It’s taken two and a half years for Berak to finally emerge, and what a delightful plop it has made. The Teater Ekamatra production was slated to open in March 2020 but fell prey to pandemic theatre closures across Singapore. It makes a wonderful addition to Esplanade’s Studios 2022 series, themed around the concept of collective care.
Based on Chong Tze Chien’s acclaimed 2009 play Poop, Berak reunites the winning team of playwright/transcreator Zulfadhli Rashid, and director Mohd Fared Jainal, who have worked together on plays such as Harap (2017) and A Clockwork Orange (2019). Transcreation is becoming something of an Ekamatra hallmark, going beyond simply translating the text of a play but imbuing it with additional nuances, and in this case, socio-cultural specificity by viewing it through the lens of the Malay/Muslim community. It maintains the tone and texture of the original but is a living, breathing creature entirely of its own.
The crassness of the title may prove misleading but don’t let that deceive you: this is a nuanced drama about a family splintered by grief. Its starting point is the suicide of a man (Fir Rahman) who jumps down from his block of flats. His playful five-year-old daughter Siti (Siti Khalijah Zainal) is unable to process that he has gone and continues to see her father, manifested in objects all around her. Elsewhere, his wife (Siti Hajar Abdul Ghani) nurses feelings of remorse and abandonment, while his mother (Aidli ‘Alin’ Mosbit) seeks solace in music and mundane chores.
Image credit: A. Syadiq.
Things take a turn for the worse when young Siti is unable to pass motion and is later diagnosed with cancer. Her inability to relieve herself is echoed by the two older women, who simply do not confront their feelings and are constantly at loggerheads with each other about how to deal with Siti. In a particularly lacerating moment, the mother tells the grandmother that after Siti dies, she will move back to Malaysia as there will no longer be any relationship left between them. The themes are certainly heavy, but the tone of the play is one that is wistful rather that maudlin, advocating the idea of healing and seeking strength in shared sorrow.
For the most part, we have a fairly faithful rendering of the original text with the occasional reference changed: “Chinese New Year” logically becomes “Hari Raya” and “bee hoon” becomes “nasi lemak”. Suicide, however, takes on a much deeper religious gloss in this incarnation due to its taboo in the Muslim community; there are many references to the father going to hell for taking his life and one can only understand his mother’s refusal to accept his actions. Yet, I would have liked to see the religious angle interrogated just a little further to anchor the play in its distinct milieu – perhaps exploring how the suicide impacted upon Islamic conceptions of akhirah (the afterlife) or the practice of iddah (the traditional waiting period a woman observes following the death of her husband).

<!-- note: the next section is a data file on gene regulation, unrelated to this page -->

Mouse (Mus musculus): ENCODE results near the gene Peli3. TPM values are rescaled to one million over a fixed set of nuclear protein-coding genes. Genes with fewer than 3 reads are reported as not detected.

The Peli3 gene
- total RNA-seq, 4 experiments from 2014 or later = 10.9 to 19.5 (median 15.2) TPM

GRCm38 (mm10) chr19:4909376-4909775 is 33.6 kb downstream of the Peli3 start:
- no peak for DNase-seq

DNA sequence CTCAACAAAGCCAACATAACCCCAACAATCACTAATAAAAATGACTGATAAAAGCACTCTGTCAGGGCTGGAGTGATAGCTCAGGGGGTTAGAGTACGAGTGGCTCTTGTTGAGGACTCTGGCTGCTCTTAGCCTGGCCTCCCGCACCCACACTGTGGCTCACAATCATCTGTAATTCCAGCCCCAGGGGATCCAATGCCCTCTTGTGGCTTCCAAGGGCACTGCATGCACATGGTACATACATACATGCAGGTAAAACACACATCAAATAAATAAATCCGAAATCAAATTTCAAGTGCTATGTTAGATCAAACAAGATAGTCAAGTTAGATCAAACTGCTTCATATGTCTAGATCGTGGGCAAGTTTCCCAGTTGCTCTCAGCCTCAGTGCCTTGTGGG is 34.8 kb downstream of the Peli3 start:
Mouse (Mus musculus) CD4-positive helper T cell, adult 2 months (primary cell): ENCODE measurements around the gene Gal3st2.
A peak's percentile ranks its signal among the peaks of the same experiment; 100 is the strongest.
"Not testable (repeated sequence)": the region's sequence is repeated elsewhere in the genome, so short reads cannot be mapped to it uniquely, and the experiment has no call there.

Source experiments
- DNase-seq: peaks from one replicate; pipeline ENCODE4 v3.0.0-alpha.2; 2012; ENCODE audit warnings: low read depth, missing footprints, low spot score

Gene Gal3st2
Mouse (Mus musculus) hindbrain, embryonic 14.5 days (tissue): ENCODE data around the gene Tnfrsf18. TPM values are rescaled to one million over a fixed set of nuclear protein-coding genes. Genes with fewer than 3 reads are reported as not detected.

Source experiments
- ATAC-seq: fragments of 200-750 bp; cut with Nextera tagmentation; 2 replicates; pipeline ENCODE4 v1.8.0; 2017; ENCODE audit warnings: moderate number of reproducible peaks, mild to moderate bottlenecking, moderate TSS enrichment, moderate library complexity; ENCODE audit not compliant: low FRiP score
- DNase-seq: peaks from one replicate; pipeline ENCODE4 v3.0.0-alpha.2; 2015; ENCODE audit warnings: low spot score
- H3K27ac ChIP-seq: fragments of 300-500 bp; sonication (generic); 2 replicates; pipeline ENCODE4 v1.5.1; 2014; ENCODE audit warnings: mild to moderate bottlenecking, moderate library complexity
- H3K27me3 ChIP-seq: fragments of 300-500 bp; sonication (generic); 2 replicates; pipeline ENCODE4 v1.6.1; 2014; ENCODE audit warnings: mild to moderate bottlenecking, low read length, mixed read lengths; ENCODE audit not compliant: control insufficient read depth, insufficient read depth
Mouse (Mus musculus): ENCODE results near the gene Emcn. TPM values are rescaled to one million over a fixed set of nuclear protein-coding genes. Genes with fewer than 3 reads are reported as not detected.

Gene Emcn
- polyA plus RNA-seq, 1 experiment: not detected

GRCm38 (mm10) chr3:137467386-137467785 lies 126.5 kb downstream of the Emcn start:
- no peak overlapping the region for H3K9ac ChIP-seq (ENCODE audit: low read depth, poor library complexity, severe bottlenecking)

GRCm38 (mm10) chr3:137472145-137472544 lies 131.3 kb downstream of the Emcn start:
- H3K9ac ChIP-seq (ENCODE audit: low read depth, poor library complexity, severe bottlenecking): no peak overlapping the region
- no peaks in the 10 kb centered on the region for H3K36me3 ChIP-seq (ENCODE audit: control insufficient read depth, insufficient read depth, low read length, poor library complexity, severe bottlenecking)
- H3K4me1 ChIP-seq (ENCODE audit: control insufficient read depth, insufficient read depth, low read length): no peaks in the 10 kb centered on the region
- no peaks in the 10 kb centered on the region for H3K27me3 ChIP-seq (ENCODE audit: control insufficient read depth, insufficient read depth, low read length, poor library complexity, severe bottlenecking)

The other notable departure is the decision not to follow the play’s original ending which involves Siti’s death and a final, tearful reconciliation between the mother and grandmother. Instead, we have a newly written monologue featuring the father gazing at the scene below, shortly before taking that final fatal jump. It gives Berak a harder edge by not tying up the story neatly (for instance, it’s not apparent that Siti does in fact pass on) but I welcomed this ambivalence, and the suggestion that life itself can be messy and unfinished.
Fared’s production is taut and compelling, unfolding in just seventy minutes and packing a punch. He extracts wonderful performances from the cast—all stage veterans—who light up the stage. Siti Khalijah is magnetic as a wide-eyed girl who turns the world into her personal playground in a manner reminiscent of her animated performance in the monodrama How Did the Cat Get So Fat?.
Siti Hajar delivers a performance of quiet emotional weight as a woman forced to bear the burdens of single parenthood, while Alin imbues the grandmother with a tough yet nourishing maternal presence. Lastly, Fir treads a fine line between comic and tragic in portraying the journey of a man who simply feels he has no way out.
Production values are stellar across the board. Wong Chee Wai’s set is a sprawling mass of orange tubes that snake around like intestines, ending in a circular, anus-like orifice. It’s a powerful visual metaphor that riffs on the idea of physical, emotional and spiritual constipation that confronts each character. Safuan Johari’s score almost emerges as a separate character – the elegiac Malay ballads acting as a perfect canvas to plot the undulating architecture of grief.
Image credit: A. Syadiq.
The original production of Poop by The Finger Players relied on black light theatre and puppetry, with invisible puppeteers manipulating various objects encountered by the characters to achieve the illusion of them floating across the darkened space. Berak achieves the same visual splendour through an inspired blend of multimedia and physical theatre. Filmed segments and striking visual designs by Eric Lee augment the text while the actors dance, run around and deftly handle props ranging from snails to sea creatures. This adds a colourful whimsy to lighten the tone. A scene featuring the father as a life-sized NTUC plastic bag who tells Siti that her mother and grandmother always fight because in a previous life one was from NTUC and the other from Sheng Siong, (two rival supermarket chains) earns the biggest laugh of the evening.
Berak is a production of quiet, haunting beauty about sadness, solitude and ultimately, steadfastness. It is a nourishing show that deserves a much bigger audience than its four (completely sold-out) runs. I am very excited to see where Ekamatra takes its transcreation practice next.